La Luna Made Me Do It

Let me just begin with the requisite: It's been a long time since I first got down. 

Because, I mean, it has. According to my archives, it's been a little over four years since my last blog, but let's just say that I have some pretty solid excuses, two in particular. 

But I'm back at it and it's pretty major. I'm happy to be here and I've missed you. 

From what I can gather, Mercury Rx (if you're into that sort of thing and if you're not, maybe it's time to consider your cosmos) is not the super scary monster we've all made it out to be. But in fact, a great time to review - and in my case, rewrite.

So, in the spirit of spring, rebirth, renewal and return, I've got a little story on a big edit.

Luna was born into the legend of Rafi's birth. She rewrote all I had known before her and brought understanding into a place wrought with confusion and frustration, loss and a deep sense of failure.

Before Rafi, mostly what I knew about my body was that if I tried hard enough, I could basically do anything I wanted to. I've always been unafraid to push myself, so naturally, when I got pregnant the first time the only imaginable outcome I was working with was a healthy, joyful and magical vaginal birth. I took a 12-week course on natural childbirth into which I submerged myself, and because of what I knew about my mother, who had always described both of her births as magic, I just assumed that there was no reason that mine would be so very different. 

But it was. 

Before it finally ended in an emergency c-section with a side of blood transfusion, we went through nearly 48-hours of ups and downs and twists and turns. And after our wonderful Rafi was born and everyone and I mean EVERYONE, said to me in an effort to console me, "what's most important is that you and the baby are healthy," I was not consoled. Let's just say, even with the best intentions, their words rang hollow and thud onto the floor. I was hormonal and exhausted. I felt broken and alone. I was a mess, and it took a very long time to put myself back together.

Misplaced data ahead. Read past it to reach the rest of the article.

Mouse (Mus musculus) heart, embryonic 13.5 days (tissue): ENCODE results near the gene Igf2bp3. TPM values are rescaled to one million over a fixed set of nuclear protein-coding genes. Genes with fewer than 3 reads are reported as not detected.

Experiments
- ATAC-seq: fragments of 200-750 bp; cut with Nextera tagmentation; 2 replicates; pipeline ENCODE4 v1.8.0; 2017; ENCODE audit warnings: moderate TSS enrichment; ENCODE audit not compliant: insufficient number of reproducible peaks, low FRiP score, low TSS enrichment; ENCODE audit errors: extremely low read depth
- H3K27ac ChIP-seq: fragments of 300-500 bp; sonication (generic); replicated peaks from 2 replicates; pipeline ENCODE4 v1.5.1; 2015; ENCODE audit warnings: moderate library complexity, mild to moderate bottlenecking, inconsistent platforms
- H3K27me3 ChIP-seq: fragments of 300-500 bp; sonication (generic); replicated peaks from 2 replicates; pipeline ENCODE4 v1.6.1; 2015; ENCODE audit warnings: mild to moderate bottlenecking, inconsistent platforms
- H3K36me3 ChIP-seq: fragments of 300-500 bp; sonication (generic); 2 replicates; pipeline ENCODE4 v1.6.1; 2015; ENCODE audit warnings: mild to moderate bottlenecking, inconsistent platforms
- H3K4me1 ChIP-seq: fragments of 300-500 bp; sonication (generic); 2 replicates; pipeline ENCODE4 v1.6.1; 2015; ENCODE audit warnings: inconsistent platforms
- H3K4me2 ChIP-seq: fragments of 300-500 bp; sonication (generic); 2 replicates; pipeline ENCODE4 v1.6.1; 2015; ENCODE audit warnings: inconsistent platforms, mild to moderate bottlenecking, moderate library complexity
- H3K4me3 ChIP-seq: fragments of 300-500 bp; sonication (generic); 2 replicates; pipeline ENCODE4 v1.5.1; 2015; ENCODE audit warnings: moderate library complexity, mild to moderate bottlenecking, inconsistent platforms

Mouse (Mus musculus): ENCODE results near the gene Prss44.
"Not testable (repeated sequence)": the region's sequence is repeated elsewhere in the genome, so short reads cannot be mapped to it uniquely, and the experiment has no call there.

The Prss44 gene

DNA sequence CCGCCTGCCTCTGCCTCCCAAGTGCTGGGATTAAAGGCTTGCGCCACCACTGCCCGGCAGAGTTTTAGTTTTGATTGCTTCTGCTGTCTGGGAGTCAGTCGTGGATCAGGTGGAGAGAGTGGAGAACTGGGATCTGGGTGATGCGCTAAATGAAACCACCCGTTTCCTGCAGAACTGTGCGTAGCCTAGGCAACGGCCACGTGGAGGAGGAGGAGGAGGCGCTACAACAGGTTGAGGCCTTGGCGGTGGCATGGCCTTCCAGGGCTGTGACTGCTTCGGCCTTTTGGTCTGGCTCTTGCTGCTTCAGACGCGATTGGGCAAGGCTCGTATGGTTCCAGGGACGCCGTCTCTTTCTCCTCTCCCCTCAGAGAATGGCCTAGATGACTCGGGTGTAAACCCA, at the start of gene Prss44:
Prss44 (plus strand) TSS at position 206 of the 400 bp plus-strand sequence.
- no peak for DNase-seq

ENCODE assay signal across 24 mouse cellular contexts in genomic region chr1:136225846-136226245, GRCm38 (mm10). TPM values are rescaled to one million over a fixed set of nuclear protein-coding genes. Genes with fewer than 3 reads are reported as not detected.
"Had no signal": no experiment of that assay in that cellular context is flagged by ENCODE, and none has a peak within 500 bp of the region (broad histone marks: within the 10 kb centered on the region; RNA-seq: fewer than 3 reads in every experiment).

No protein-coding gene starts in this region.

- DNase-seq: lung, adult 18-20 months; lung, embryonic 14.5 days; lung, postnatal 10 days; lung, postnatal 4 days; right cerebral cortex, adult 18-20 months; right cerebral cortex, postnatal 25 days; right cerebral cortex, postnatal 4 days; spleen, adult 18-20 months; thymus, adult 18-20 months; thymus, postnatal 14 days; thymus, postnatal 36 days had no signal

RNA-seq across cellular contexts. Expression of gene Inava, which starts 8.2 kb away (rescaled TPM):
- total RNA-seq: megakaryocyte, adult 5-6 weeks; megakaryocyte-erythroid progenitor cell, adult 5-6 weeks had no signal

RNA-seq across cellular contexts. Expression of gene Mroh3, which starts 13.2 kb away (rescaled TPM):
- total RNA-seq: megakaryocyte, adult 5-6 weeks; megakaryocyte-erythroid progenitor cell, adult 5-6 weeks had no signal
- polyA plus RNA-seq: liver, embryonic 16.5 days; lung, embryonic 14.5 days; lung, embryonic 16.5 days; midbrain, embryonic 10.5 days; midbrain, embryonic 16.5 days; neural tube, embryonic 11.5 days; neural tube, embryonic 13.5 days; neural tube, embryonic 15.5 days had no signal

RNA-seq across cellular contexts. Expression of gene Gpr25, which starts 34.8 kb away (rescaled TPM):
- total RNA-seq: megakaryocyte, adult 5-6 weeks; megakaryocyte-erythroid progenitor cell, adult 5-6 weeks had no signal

And trust me, putting yourself together at all even under the best of circumstances after having a baby, is a lofty goal in it of itself.

Because writing is my medicine, nearly a year after Rafi was born I was in the bath thinking about my scar. Traversing that wild first year of her life and her wild passage into the world; I wondered how I would ever tell her about her birth. My Rafi, for whom I am grateful for every moment of the day. Her heart that holds us all so close, her empathy that understands humanity far beyond what we would ever expect, her humor that is so unintentionally hilarious, and her curiosity that inspires her to wonder about everything inside and outside of her world. 

How could I not celebrate the moment she came into our lives?

But then, slowly, before my eyes, the lens began to change and in my mind, I started to craft the exquisite story of her birth, free from shame, and full of glory. What began to emerge was the version that would hold us both, the story that was full of love and determination, fearlessness and ultimate selflessness. And from there I dreamt up my beloved birth-story writing service called Bear Tales, from the belief that there are other women like me who want to tell the incredible story of their baby being born, but desire to reframe even the most difficult parts and hold them to create a version that illuminates the beauty and triumph, even during the most difficult times.

And when I finally sat down to write my own, it was as cathartic as it was healing, and our story was epic.